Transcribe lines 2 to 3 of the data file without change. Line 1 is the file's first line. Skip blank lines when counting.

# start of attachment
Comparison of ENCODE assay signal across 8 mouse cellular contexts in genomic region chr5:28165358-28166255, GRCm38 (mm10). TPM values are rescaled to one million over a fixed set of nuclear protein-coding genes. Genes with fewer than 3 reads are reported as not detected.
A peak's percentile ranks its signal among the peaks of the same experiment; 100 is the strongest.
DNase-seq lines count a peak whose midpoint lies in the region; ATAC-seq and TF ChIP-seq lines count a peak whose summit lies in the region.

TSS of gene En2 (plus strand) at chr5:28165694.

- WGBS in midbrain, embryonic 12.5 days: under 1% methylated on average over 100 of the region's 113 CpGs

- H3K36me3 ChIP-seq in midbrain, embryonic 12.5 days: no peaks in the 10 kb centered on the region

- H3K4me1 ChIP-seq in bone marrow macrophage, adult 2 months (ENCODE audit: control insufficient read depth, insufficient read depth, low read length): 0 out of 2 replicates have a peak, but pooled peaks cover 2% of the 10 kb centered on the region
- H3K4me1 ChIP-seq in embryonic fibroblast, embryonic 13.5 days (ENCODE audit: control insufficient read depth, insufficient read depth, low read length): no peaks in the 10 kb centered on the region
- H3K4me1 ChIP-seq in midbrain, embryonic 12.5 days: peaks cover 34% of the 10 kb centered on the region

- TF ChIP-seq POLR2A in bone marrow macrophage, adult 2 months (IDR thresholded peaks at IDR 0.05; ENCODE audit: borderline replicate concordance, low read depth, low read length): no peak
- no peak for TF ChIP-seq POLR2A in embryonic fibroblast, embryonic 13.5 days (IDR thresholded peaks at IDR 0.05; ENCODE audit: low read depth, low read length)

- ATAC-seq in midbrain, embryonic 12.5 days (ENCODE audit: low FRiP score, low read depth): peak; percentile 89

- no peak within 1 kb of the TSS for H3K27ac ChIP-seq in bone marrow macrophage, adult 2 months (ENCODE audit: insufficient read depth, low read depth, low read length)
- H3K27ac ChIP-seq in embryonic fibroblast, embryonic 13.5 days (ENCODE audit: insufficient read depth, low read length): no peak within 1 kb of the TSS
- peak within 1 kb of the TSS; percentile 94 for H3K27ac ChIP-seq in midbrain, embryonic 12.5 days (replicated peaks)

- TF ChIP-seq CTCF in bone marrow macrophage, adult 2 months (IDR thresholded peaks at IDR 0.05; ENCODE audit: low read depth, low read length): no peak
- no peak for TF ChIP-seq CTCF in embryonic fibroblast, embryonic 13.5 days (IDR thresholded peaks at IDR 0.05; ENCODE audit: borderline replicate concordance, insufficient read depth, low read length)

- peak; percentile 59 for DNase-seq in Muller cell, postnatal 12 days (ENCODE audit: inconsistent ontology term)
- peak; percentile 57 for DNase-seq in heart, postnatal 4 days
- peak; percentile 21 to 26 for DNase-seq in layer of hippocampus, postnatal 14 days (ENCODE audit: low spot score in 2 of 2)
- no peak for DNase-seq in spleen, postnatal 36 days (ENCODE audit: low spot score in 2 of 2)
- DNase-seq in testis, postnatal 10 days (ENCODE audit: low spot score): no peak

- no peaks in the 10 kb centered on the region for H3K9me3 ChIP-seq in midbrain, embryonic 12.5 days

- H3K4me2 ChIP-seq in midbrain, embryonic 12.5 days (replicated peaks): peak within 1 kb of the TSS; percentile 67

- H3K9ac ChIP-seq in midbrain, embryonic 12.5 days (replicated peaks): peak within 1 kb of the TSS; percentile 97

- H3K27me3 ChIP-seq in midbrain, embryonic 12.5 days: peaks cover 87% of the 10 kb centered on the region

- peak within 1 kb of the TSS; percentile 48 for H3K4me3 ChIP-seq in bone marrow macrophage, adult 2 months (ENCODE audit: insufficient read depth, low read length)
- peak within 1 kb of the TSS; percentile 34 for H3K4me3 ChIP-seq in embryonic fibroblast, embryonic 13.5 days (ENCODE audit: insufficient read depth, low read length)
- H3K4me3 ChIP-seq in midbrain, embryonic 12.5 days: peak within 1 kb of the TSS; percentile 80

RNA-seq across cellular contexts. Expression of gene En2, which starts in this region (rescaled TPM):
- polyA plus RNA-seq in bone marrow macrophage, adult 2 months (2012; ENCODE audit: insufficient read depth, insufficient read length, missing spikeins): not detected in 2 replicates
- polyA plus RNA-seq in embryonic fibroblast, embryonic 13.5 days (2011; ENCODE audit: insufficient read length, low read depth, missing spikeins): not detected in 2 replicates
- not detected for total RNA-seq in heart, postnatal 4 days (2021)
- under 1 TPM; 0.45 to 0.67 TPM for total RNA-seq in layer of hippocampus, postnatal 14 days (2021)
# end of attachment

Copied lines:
A peak's percentile ranks its signal among the peaks of the same experiment; 100 is the strongest.
DNase-seq lines count a peak whose midpoint lies in the region; ATAC-seq and TF ChIP-seq lines count a peak whose summit lies in the region.